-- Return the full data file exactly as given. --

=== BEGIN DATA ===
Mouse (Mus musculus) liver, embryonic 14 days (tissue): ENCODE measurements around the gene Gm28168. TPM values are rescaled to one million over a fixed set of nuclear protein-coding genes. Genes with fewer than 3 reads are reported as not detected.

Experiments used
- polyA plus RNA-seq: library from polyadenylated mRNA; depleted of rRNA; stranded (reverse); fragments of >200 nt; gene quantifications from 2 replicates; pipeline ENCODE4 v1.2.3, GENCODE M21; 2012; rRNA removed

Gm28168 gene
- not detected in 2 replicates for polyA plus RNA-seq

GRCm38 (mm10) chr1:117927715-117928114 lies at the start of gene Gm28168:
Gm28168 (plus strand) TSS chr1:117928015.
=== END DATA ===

Mouse (Mus musculus) liver, embryonic 14 days (tissue): ENCODE measurements around the gene Gm28168. TPM values are rescaled to one million over a fixed set of nuclear protein-coding genes. Genes with fewer than 3 reads are reported as not detected.

Experiments used
- polyA plus RNA-seq: library from polyadenylated mRNA; depleted of rRNA; stranded (reverse); fragments of >200 nt; gene quantifications from 2 replicates; pipeline ENCODE4 v1.2.3, GENCODE M21; 2012; rRNA removed

Gm28168 gene
- not detected in 2 replicates for polyA plus RNA-seq

GRCm38 (mm10) chr1:117927715-117928114 lies at the start of gene Gm28168:
Gm28168 (plus strand) TSS chr1:117928015.